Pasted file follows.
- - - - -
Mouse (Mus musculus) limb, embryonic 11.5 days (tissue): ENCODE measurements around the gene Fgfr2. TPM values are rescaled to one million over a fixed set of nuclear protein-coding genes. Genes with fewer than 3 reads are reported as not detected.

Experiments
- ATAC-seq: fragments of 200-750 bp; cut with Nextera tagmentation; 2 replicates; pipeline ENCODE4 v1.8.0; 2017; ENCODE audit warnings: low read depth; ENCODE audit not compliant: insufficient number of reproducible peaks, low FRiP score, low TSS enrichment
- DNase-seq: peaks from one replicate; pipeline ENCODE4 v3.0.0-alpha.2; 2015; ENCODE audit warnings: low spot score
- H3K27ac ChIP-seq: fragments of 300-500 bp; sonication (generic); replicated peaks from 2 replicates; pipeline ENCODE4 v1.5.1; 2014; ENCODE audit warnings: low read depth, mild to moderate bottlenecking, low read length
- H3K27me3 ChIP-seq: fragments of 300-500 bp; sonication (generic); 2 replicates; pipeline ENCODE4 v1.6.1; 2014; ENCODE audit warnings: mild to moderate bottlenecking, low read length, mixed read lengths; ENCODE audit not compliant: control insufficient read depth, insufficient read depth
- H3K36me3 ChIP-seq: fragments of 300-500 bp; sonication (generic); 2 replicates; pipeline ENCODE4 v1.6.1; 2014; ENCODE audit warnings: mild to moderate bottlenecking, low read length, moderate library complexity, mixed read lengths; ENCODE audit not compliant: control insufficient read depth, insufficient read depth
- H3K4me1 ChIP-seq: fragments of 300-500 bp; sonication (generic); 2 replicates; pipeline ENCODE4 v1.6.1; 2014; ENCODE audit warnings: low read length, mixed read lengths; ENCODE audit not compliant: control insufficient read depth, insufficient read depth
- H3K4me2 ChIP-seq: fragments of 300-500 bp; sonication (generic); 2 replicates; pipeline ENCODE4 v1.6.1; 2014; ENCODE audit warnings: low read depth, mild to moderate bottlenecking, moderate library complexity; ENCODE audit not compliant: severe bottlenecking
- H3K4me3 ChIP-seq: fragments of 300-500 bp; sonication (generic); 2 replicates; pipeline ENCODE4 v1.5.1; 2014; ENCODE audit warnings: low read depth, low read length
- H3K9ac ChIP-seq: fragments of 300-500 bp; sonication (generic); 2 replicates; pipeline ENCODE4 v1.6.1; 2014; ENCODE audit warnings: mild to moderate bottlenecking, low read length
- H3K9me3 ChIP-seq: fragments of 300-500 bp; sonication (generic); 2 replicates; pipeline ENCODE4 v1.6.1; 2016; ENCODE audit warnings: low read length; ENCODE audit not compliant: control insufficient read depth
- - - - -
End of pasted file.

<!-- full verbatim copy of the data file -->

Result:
Mouse (Mus musculus) limb, embryonic 11.5 days (tissue): ENCODE measurements around the gene Fgfr2. TPM values are rescaled to one million over a fixed set of nuclear protein-coding genes. Genes with fewer than 3 reads are reported as not detected.

Experiments
- ATAC-seq: fragments of 200-750 bp; cut with Nextera tagmentation; 2 replicates; pipeline ENCODE4 v1.8.0; 2017; ENCODE audit warnings: low read depth; ENCODE audit not compliant: insufficient number of reproducible peaks, low FRiP score, low TSS enrichment
- DNase-seq: peaks from one replicate; pipeline ENCODE4 v3.0.0-alpha.2; 2015; ENCODE audit warnings: low spot score
- H3K27ac ChIP-seq: fragments of 300-500 bp; sonication (generic); replicated peaks from 2 replicates; pipeline ENCODE4 v1.5.1; 2014; ENCODE audit warnings: low read depth, mild to moderate bottlenecking, low read length
- H3K27me3 ChIP-seq: fragments of 300-500 bp; sonication (generic); 2 replicates; pipeline ENCODE4 v1.6.1; 2014; ENCODE audit warnings: mild to moderate bottlenecking, low read length, mixed read lengths; ENCODE audit not compliant: control insufficient read depth, insufficient read depth
- H3K36me3 ChIP-seq: fragments of 300-500 bp; sonication (generic); 2 replicates; pipeline ENCODE4 v1.6.1; 2014; ENCODE audit warnings: mild to moderate bottlenecking, low read length, moderate library complexity, mixed read lengths; ENCODE audit not compliant: control insufficient read depth, insufficient read depth
- H3K4me1 ChIP-seq: fragments of 300-500 bp; sonication (generic); 2 replicates; pipeline ENCODE4 v1.6.1; 2014; ENCODE audit warnings: low read length, mixed read lengths; ENCODE audit not compliant: control insufficient read depth, insufficient read depth
- H3K4me2 ChIP-seq: fragments of 300-500 bp; sonication (generic); 2 replicates; pipeline ENCODE4 v1.6.1; 2014; ENCODE audit warnings: low read depth, mild to moderate bottlenecking, moderate library complexity; ENCODE audit not compliant: severe bottlenecking
- H3K4me3 ChIP-seq: fragments of 300-500 bp; sonication (generic); 2 replicates; pipeline ENCODE4 v1.5.1; 2014; ENCODE audit warnings: low read depth, low read length
- H3K9ac ChIP-seq: fragments of 300-500 bp; sonication (generic); 2 replicates; pipeline ENCODE4 v1.6.1; 2014; ENCODE audit warnings: mild to moderate bottlenecking, low read length
- H3K9me3 ChIP-seq: fragments of 300-500 bp; sonication (generic); 2 replicates; pipeline ENCODE4 v1.6.1; 2016; ENCODE audit warnings: low read length; ENCODE audit not compliant: control insufficient read depth